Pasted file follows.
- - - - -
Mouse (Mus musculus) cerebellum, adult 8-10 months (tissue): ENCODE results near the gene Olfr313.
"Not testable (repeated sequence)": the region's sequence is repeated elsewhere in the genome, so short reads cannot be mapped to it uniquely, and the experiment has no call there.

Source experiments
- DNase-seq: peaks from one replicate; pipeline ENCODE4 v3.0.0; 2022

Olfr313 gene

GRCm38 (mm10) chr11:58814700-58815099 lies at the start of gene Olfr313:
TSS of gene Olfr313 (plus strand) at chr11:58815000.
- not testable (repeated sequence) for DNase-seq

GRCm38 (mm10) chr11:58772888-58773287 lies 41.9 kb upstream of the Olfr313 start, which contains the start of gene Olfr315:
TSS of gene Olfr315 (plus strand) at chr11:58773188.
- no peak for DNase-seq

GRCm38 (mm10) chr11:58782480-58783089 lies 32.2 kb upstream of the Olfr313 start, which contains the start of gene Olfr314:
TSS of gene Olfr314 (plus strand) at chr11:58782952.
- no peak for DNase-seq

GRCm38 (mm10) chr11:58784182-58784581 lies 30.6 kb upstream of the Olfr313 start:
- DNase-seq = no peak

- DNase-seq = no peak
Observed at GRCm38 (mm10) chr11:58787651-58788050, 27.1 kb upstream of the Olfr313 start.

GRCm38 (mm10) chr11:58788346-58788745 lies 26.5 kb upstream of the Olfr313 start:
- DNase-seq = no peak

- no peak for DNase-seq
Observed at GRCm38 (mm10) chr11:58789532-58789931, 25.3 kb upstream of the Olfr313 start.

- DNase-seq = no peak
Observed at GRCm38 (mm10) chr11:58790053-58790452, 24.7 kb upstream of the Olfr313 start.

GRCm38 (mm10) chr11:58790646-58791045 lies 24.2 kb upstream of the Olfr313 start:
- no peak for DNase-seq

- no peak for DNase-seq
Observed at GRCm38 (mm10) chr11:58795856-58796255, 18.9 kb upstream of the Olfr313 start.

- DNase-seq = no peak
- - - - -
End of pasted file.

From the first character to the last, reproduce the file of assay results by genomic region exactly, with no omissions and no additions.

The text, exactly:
Mouse (Mus musculus) cerebellum, adult 8-10 months (tissue): ENCODE results near the gene Olfr313.
"Not testable (repeated sequence)": the region's sequence is repeated elsewhere in the genome, so short reads cannot be mapped to it uniquely, and the experiment has no call there.

Source experiments
- DNase-seq: peaks from one replicate; pipeline ENCODE4 v3.0.0; 2022

Olfr313 gene

GRCm38 (mm10) chr11:58814700-58815099 lies at the start of gene Olfr313:
TSS of gene Olfr313 (plus strand) at chr11:58815000.
- not testable (repeated sequence) for DNase-seq

GRCm38 (mm10) chr11:58772888-58773287 lies 41.9 kb upstream of the Olfr313 start, which contains the start of gene Olfr315:
TSS of gene Olfr315 (plus strand) at chr11:58773188.
- no peak for DNase-seq

GRCm38 (mm10) chr11:58782480-58783089 lies 32.2 kb upstream of the Olfr313 start, which contains the start of gene Olfr314:
TSS of gene Olfr314 (plus strand) at chr11:58782952.
- no peak for DNase-seq

GRCm38 (mm10) chr11:58784182-58784581 lies 30.6 kb upstream of the Olfr313 start:
- DNase-seq = no peak

- DNase-seq = no peak
Observed at GRCm38 (mm10) chr11:58787651-58788050, 27.1 kb upstream of the Olfr313 start.

GRCm38 (mm10) chr11:58788346-58788745 lies 26.5 kb upstream of the Olfr313 start:
- DNase-seq = no peak

- no peak for DNase-seq
Observed at GRCm38 (mm10) chr11:58789532-58789931, 25.3 kb upstream of the Olfr313 start.

- DNase-seq = no peak
Observed at GRCm38 (mm10) chr11:58790053-58790452, 24.7 kb upstream of the Olfr313 start.

GRCm38 (mm10) chr11:58790646-58791045 lies 24.2 kb upstream of the Olfr313 start:
- no peak for DNase-seq

- no peak for DNase-seq
Observed at GRCm38 (mm10) chr11:58795856-58796255, 18.9 kb upstream of the Olfr313 start.

- DNase-seq = no peak